"At least I know that she has a kind heart." He said to himself. He had known before this, of course, but it was always reassuring to see proof of this in her daily activities. Too many had come to him, hungry only for the power that the magical arts could bring. To Szark, there were two requirements to the practice of magic which he considered to be sacred. The first was a kind heart. Szark was a firm believer that magic should be used always in the defence of the greater good and not for personal gain. He had spent most of his younger years defending that very same ideal. He sometimes missed those days, fighting alongside his friends, matching his magic with his warrior friend's sword. Those had been simpler times. Times when youth and ideals had outweighed the responsibilities that come inevitably with age and the prospect of adventure was always around the corner.

Once and a while, the pair had been joined by another, more mysterious companion. He fought as bravely as any knight, and yet weapons never graced his hands. He called himself a scholar and always wore a hood to cover his face, “not for my safety,” he would explain, “but for yours”. The other two never once questioned him, but both knew that he was much, much more. Szark had once put this to him, and his friend promptly steered the conversation in a different direction. All of this, however, was well in the past. Now, the warrior Rahal Diamondblayde ruled over Mylund as king, and Szark Greengem had agreed to become the city's High Wizard. The two remained friends to the day. The third in their party however, had seemingly disappeared. A fitting thing for their mysterious friend. Szark wondered a great many things about their companion, but was always certain that he would return.

The second of Szark’s requirements was far more substantial. An individual must show signs of "the gift". For most, this comes gradually, over time. Magic, is not the inanimate force that many would believe it to be. Rather, it is a living, almost breathing thing that seems to live inside of a person. The magic lives inside of everyone, contained and recognizable only as intuition or as luck. In a few though, the magic begins to seep out. Light will accidentally be conjured in the dark, or a campfire will flare up seemingly on its own on a cold night. Harmless, yet to many, inexplicable things like that. Sometimes, however magic is released in a violent burst, the results of which were generally quite harmful to those around the would be wizard. Uncontrolled magic is one of the most dangerous forces that even the vastly intelligent Szark Greengem could possibly imagine. Looking to the doorway that she had run through moments ago, so full of expectancy, Szark was reminded of the night that Rowan had come to the door of his tower.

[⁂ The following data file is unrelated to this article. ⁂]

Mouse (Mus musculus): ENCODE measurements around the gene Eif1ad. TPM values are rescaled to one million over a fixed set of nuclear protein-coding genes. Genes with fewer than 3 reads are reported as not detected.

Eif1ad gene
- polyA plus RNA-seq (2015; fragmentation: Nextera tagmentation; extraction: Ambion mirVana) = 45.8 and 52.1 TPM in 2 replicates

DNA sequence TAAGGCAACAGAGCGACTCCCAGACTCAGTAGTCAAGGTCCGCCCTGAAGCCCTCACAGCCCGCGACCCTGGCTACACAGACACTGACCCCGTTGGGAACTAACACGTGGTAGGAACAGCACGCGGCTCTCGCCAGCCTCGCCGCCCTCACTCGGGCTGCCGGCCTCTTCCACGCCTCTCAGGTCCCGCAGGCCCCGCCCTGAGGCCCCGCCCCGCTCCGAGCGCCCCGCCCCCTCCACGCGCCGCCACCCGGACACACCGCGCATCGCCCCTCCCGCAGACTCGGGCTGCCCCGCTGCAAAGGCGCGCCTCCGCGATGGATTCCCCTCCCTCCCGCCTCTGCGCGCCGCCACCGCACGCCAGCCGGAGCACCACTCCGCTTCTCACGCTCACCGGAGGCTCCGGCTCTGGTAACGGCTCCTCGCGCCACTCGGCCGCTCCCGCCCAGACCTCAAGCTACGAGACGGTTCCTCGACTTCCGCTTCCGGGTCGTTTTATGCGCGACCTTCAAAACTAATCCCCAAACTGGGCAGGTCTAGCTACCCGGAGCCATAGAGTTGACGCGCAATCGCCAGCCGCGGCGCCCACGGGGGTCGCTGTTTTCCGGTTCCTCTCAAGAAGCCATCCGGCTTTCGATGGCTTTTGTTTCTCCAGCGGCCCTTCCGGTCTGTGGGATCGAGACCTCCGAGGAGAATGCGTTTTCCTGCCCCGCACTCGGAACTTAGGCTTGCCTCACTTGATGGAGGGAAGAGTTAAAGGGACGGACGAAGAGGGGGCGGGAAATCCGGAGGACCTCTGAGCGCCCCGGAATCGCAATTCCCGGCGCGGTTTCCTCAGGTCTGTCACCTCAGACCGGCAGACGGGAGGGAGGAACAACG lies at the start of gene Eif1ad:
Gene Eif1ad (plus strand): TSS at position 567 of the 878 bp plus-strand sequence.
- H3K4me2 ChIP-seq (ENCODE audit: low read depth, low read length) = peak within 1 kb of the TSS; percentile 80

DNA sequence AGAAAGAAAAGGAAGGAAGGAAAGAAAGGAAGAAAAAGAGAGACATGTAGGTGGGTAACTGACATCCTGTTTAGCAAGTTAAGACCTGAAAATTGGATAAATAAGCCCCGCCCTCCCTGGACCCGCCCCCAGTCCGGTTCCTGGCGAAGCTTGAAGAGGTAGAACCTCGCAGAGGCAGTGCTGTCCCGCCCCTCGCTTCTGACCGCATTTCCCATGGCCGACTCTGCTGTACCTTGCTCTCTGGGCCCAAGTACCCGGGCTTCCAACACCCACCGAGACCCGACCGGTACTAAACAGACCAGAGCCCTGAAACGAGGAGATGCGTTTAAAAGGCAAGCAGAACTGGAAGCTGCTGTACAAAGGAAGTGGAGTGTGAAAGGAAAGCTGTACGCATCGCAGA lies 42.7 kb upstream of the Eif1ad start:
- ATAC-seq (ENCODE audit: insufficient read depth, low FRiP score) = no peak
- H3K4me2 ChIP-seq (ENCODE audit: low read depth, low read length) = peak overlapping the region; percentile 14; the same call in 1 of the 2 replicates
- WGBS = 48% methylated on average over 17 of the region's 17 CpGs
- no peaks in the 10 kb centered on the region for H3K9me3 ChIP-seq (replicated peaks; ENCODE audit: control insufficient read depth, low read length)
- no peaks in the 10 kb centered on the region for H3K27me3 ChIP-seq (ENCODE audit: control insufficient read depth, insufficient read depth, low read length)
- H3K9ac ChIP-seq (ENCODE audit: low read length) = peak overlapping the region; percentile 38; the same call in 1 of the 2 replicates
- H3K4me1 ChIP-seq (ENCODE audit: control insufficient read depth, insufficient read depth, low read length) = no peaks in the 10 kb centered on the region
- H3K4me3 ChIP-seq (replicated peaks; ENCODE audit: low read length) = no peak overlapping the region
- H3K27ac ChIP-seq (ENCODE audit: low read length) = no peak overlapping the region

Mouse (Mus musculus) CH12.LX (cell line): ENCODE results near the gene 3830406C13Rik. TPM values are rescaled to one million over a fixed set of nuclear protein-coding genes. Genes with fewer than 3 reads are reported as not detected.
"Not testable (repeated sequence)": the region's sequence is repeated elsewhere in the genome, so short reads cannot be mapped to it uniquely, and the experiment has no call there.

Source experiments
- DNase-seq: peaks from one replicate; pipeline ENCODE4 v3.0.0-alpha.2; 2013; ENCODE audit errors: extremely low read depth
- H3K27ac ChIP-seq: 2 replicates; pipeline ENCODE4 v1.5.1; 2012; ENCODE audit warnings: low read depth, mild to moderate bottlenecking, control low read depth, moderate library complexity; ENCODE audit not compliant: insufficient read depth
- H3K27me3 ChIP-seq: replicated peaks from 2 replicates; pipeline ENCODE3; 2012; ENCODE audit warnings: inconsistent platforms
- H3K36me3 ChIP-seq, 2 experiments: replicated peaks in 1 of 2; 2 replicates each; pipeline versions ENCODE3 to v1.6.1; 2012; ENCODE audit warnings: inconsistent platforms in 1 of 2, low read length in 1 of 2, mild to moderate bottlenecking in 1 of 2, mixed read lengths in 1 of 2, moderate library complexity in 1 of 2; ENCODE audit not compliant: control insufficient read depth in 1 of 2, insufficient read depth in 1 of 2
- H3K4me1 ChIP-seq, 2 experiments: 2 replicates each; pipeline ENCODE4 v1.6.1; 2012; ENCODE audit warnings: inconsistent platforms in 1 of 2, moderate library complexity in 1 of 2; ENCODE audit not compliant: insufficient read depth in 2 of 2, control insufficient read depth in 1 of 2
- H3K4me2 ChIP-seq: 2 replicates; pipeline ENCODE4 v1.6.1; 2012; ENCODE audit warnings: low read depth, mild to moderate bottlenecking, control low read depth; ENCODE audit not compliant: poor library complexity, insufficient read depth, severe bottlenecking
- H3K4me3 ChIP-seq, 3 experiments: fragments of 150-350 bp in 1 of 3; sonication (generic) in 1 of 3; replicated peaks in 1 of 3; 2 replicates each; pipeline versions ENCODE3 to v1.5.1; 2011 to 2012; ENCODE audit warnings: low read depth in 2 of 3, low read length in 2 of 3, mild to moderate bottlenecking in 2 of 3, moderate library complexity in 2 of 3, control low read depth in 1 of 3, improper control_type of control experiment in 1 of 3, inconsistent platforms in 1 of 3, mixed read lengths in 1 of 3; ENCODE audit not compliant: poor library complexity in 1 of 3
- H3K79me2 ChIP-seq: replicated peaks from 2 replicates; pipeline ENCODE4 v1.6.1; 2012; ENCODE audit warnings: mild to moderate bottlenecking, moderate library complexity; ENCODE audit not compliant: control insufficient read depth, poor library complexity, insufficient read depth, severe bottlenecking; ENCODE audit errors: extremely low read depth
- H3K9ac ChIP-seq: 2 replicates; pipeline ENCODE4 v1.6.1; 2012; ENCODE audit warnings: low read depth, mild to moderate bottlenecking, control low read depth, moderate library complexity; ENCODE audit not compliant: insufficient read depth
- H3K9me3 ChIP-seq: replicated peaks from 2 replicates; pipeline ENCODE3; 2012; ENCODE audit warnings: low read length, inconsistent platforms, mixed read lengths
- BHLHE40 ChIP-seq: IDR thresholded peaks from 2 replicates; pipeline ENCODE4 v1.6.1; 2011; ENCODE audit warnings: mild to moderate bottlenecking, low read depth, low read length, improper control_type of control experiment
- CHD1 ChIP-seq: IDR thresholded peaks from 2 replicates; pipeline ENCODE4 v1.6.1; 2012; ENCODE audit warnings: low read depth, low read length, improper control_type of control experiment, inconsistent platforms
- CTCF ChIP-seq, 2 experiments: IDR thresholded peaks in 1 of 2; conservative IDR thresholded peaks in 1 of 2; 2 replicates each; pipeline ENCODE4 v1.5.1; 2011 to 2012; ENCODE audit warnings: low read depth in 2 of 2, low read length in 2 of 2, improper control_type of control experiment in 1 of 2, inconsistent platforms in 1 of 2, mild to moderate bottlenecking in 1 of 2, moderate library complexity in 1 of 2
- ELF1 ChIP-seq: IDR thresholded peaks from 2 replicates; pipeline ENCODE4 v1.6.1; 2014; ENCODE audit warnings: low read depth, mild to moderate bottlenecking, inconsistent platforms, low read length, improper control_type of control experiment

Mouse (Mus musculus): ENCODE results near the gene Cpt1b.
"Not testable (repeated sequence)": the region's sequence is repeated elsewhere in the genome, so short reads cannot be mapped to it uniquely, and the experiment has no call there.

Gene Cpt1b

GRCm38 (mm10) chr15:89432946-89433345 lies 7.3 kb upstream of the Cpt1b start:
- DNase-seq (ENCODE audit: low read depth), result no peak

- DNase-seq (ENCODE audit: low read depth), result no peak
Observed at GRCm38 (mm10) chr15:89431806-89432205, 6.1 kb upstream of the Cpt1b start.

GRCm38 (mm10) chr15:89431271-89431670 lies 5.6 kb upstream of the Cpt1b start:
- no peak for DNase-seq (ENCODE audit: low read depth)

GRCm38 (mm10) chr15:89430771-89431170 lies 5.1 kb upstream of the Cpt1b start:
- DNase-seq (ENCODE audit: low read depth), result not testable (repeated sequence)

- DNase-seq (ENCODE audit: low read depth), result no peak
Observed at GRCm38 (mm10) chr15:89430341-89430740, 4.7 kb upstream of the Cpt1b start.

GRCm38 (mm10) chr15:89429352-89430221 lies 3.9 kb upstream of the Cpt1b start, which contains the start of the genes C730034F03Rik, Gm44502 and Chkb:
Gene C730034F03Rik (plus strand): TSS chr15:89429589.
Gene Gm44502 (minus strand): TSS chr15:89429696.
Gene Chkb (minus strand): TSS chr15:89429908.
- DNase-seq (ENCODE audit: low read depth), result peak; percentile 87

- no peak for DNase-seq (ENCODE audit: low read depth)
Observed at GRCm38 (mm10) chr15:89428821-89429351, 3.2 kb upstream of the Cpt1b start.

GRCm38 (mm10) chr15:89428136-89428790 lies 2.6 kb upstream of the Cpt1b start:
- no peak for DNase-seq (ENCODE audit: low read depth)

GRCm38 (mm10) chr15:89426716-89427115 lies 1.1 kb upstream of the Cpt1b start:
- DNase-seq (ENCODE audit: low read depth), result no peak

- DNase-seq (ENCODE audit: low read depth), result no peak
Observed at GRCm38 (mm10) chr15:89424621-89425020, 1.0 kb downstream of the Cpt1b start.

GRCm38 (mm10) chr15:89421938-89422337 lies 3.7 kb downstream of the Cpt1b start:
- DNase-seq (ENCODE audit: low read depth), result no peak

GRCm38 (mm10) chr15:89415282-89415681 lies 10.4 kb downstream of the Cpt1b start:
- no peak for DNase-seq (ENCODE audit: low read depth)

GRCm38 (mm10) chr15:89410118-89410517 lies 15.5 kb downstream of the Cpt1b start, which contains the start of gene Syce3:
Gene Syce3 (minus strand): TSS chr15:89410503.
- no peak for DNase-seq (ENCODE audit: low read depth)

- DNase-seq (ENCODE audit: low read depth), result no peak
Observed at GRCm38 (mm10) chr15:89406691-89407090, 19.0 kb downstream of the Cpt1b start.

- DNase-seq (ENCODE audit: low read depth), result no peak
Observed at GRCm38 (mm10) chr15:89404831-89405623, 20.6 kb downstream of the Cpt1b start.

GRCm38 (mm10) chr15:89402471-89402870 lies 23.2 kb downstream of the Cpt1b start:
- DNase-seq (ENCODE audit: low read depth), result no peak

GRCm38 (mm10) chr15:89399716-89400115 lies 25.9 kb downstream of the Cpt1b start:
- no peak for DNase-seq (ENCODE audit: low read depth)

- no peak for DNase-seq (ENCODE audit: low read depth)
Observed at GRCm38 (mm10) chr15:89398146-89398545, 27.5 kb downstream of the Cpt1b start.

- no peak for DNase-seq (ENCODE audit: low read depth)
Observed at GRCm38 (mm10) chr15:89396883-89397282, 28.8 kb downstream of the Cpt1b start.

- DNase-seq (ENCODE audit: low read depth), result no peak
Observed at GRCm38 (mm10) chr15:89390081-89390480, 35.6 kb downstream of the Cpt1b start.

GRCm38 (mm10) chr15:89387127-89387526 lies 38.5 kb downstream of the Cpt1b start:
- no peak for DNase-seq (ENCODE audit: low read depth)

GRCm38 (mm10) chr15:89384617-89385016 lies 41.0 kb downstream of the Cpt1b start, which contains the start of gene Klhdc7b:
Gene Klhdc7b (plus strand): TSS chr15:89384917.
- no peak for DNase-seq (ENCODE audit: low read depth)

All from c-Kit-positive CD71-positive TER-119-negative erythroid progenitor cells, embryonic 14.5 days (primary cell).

It had been a miserable night, both in the sense of the weather and on a more personal level. His wife had taken their young son to visit Mylund castle. It was an invitation from the queen with whom Aileen had become close friends. The invitation had been extended to him as well, but he had seen that particular night as a good night to continue his own research. After spending nearly six hours attempting in vain to find a way to blend fire and lightning, which he could conjure separately, into a single spell, he had left his lab and began to wander throughout his tower. Szark was still embarrassed by the memory, because he could remember himself reminiscing about his old adventuring days, and, being so lost in his memories, he had fallen down a flight of stairs. It was as he sat in his parlour, nursing his wounds, that he had heard a light knock at the heavy wooden doors which separated his comfortable tower from the storm which had been raging outside seemingly ever since his wife had departed. Seeing as how there was nobody else to do it for him, Szark painfully got to his feet and limped to the entrance. Normally, he would have cast a spell allowing him to detect any possible hostility from behind the door, but the pain kept his concentration away. So, throwing caution to the wind, he swung the door open and looked into the greenest eyes that he had ever seen. The girl was dripping wet, and, being the kind hearted person that he was, Szark had invited her in. She hadn't said a word to him beyond a muttered thank you when he moved aside to allow her to pass into the tower. Even as he led her down the halls toward the Parlour, she had said nothing. "The poor thing must be exhausted," he could remember thinking to himself, seeing her pale face, and the dark circles under her eyes. When the finally arrived in the lavishly decorated parlour, she strode briskly for the fireplace which, in the cold and dampness which even a magical tower could not avoid, remained lit at all times.

4 pages